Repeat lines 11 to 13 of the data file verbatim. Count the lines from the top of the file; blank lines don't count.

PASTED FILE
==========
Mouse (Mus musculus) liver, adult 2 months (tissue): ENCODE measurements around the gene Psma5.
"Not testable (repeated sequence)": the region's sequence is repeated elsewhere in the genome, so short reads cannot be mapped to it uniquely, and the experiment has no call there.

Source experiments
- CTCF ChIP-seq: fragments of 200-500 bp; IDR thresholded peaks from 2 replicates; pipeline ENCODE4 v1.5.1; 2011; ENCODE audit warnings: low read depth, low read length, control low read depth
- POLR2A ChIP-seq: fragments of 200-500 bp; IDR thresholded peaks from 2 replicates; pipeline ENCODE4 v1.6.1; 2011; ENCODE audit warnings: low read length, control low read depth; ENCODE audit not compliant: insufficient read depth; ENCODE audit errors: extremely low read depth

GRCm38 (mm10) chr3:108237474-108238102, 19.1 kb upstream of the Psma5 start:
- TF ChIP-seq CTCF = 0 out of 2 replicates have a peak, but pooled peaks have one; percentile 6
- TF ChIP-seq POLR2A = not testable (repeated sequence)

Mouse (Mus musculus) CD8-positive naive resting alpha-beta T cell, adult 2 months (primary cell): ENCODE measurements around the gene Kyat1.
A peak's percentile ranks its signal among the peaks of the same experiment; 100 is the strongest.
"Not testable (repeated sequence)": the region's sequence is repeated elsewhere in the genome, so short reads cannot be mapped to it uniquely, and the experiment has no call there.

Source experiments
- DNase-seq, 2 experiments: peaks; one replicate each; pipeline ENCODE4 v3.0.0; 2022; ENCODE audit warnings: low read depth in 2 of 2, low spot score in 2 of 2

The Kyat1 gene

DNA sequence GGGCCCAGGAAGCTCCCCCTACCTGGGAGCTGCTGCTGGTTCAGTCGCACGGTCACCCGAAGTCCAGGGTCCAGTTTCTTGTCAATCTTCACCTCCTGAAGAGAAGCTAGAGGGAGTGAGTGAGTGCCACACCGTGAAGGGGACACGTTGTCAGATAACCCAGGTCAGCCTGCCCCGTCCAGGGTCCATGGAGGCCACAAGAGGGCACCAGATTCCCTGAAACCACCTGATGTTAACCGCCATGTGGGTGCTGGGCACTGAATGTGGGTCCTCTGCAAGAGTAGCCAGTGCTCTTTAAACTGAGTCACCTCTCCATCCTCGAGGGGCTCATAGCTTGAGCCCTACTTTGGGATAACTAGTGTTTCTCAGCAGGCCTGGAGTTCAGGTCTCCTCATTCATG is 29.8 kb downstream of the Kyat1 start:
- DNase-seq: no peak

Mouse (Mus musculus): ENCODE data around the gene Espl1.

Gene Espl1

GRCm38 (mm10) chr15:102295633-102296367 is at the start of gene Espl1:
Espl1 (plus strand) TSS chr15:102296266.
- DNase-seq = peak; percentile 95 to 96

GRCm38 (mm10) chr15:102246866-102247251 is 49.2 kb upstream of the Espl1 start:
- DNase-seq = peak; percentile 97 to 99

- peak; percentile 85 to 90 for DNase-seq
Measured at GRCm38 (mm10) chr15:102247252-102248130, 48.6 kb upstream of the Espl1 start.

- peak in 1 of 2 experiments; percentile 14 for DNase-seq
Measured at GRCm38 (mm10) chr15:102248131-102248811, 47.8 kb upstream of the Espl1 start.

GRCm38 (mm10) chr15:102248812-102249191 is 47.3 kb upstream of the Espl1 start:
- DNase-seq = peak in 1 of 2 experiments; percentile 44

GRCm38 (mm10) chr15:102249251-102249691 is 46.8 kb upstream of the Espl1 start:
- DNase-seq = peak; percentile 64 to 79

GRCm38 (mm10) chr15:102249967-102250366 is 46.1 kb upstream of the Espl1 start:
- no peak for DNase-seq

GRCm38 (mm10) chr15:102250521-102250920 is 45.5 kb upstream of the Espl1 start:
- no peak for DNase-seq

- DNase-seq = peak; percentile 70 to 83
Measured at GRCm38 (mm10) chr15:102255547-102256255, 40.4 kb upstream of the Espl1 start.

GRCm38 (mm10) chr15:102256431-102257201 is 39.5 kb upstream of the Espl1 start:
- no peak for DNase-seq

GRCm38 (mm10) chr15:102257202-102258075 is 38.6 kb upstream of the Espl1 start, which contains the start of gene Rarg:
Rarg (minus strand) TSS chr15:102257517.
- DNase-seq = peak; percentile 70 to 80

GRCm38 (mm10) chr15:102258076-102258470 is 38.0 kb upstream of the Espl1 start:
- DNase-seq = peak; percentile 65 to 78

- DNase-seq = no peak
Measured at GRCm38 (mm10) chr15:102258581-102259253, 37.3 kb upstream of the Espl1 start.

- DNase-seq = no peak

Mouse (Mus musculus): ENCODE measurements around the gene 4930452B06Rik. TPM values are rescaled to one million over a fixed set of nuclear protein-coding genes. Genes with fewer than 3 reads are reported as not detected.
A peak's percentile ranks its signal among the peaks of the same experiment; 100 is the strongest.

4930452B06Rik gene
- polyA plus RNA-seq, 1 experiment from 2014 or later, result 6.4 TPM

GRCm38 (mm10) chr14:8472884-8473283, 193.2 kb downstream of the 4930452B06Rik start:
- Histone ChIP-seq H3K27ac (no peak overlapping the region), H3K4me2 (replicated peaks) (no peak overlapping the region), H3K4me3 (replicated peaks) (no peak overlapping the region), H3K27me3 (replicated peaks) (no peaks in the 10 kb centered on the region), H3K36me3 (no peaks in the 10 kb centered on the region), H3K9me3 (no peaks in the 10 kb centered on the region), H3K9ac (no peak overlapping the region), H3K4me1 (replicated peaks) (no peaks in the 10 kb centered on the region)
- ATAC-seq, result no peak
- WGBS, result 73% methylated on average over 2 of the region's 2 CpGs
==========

"Not testable (repeated sequence)": the region's sequence is repeated elsewhere in the genome, so short reads cannot be mapped to it uniquely, and the experiment has no call there.

Source experiments
- DNase-seq, 2 experiments: peaks; one replicate each; pipeline ENCODE4 v3.0.0; 2022; ENCODE audit warnings: low read depth in 2 of 2, low spot score in 2 of 2